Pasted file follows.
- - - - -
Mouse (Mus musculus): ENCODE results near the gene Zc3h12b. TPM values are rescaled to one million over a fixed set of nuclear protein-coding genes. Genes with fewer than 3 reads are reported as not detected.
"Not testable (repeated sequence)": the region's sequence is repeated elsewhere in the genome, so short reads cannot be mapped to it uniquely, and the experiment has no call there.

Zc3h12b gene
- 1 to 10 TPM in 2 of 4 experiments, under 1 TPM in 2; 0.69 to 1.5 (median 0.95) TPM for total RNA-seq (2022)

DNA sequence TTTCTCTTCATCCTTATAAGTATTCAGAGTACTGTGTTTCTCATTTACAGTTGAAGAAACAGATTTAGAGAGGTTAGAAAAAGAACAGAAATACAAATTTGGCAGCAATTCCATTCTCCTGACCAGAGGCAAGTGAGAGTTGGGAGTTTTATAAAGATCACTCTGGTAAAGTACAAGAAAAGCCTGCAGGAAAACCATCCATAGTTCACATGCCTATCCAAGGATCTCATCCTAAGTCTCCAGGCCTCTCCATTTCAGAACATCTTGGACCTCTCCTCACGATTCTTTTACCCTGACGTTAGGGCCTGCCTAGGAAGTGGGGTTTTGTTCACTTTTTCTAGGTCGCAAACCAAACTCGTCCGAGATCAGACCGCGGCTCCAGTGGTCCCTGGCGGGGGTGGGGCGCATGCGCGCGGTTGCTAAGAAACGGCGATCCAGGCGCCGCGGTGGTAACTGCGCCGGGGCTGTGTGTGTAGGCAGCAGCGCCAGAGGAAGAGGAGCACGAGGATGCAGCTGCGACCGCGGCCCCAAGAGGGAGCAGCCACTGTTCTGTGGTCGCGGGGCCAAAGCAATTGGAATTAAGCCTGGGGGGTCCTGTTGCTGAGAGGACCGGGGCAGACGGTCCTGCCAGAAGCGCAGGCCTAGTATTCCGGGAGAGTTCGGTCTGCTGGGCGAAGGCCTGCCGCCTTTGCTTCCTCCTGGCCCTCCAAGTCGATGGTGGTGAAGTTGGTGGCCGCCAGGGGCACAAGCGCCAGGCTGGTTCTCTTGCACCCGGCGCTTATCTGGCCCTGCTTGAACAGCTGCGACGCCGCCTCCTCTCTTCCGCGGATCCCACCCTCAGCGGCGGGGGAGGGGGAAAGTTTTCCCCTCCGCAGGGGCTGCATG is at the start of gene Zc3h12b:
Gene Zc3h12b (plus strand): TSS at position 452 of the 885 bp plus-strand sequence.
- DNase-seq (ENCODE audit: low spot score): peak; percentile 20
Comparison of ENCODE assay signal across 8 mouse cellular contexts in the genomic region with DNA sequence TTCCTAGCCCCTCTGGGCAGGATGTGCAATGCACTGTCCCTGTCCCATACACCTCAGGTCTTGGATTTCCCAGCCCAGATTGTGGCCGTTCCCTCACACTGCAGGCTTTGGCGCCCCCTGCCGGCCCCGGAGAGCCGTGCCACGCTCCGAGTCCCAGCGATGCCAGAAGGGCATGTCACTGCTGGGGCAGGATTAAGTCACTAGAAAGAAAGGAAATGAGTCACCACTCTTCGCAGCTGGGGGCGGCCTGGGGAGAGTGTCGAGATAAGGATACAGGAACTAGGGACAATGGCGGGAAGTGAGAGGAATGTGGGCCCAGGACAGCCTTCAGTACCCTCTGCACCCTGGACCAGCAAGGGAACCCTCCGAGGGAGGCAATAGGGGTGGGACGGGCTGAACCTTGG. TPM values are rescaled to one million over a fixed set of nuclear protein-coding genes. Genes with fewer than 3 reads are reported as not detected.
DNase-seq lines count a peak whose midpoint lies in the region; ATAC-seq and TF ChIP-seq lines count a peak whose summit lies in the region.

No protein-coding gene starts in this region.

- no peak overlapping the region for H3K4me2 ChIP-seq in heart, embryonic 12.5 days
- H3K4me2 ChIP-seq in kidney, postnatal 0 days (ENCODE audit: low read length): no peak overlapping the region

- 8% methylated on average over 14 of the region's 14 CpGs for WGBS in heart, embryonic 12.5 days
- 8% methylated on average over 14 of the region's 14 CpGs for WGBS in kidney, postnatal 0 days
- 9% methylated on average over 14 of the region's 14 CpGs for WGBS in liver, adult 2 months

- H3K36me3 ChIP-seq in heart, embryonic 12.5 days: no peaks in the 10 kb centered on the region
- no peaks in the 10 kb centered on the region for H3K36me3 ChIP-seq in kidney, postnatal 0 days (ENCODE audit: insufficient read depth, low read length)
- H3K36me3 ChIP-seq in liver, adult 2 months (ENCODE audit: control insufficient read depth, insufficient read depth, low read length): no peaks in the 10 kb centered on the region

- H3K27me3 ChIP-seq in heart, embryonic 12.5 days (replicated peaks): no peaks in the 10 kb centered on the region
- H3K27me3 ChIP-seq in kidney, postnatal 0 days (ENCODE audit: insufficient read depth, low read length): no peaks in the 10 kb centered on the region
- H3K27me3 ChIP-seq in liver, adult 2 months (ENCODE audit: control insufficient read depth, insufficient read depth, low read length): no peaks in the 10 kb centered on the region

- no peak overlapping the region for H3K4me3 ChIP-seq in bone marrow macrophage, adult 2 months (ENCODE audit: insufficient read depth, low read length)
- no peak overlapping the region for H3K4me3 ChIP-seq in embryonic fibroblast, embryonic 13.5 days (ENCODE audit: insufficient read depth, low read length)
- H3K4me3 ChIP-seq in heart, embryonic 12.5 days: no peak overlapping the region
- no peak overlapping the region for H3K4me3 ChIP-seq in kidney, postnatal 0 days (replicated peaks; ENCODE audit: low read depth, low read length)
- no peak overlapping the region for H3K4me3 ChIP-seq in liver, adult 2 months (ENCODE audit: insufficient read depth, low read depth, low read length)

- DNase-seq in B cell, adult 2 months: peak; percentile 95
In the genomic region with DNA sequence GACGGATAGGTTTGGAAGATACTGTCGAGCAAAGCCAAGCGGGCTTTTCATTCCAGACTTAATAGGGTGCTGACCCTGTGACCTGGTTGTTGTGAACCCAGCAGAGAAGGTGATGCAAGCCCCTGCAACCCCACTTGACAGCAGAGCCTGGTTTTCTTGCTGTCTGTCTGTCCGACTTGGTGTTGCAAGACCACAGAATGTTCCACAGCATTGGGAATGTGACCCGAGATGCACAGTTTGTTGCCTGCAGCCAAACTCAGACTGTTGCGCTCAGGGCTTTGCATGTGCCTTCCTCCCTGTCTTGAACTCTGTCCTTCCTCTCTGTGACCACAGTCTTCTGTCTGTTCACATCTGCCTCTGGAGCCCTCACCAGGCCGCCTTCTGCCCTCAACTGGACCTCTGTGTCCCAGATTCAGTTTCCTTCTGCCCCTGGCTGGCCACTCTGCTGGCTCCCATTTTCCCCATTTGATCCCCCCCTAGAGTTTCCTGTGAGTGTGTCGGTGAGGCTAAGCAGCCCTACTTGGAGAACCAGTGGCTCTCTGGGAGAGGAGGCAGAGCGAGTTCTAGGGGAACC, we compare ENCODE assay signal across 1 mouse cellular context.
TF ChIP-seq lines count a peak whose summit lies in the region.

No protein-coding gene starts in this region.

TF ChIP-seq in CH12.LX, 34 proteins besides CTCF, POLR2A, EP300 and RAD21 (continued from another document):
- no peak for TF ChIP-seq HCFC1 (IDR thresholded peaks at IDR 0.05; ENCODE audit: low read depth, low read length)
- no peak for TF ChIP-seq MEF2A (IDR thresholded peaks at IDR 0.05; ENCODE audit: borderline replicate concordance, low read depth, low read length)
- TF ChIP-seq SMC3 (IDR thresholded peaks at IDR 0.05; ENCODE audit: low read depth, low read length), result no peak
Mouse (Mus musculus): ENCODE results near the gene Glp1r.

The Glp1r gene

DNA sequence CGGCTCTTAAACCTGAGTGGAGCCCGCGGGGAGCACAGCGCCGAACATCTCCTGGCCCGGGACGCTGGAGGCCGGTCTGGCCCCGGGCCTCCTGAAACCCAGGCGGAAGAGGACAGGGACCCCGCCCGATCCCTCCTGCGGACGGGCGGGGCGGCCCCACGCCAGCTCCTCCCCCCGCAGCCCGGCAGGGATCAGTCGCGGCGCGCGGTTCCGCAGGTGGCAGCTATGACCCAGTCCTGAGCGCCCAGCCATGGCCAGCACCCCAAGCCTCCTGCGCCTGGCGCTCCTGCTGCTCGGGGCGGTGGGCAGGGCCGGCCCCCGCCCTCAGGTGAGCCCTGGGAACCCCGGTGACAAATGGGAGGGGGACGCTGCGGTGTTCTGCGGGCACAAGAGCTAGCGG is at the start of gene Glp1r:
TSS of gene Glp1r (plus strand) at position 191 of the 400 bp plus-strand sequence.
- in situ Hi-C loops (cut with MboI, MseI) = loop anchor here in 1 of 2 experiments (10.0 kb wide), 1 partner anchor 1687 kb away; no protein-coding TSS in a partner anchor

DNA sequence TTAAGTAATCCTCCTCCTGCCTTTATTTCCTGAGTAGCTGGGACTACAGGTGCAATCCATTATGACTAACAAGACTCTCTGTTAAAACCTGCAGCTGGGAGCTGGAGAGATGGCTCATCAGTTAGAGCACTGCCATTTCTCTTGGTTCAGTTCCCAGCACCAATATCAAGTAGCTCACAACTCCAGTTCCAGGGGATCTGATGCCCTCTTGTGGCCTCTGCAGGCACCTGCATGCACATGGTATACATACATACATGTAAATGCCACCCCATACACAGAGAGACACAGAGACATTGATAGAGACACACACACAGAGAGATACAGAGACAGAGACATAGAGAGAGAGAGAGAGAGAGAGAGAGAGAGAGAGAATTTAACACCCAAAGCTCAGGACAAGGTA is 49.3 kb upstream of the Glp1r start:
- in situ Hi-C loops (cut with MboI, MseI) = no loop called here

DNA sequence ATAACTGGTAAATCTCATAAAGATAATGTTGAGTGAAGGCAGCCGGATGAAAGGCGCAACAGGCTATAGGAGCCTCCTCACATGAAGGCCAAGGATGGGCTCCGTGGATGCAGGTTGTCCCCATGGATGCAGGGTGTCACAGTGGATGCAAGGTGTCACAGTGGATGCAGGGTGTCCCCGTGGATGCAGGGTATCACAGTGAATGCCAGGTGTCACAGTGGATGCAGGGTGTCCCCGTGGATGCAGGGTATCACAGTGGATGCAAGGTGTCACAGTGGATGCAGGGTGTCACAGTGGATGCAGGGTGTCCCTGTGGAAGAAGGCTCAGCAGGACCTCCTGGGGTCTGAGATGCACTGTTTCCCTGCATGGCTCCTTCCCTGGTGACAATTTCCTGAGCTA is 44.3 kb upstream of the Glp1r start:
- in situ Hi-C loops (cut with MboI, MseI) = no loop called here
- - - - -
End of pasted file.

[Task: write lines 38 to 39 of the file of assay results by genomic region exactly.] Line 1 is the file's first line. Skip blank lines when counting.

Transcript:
TSS of gene Glp1r (plus strand) at position 191 of the 400 bp plus-strand sequence.
- in situ Hi-C loops (cut with MboI, MseI) = loop anchor here in 1 of 2 experiments (10.0 kb wide), 1 partner anchor 1687 kb away; no protein-coding TSS in a partner anchor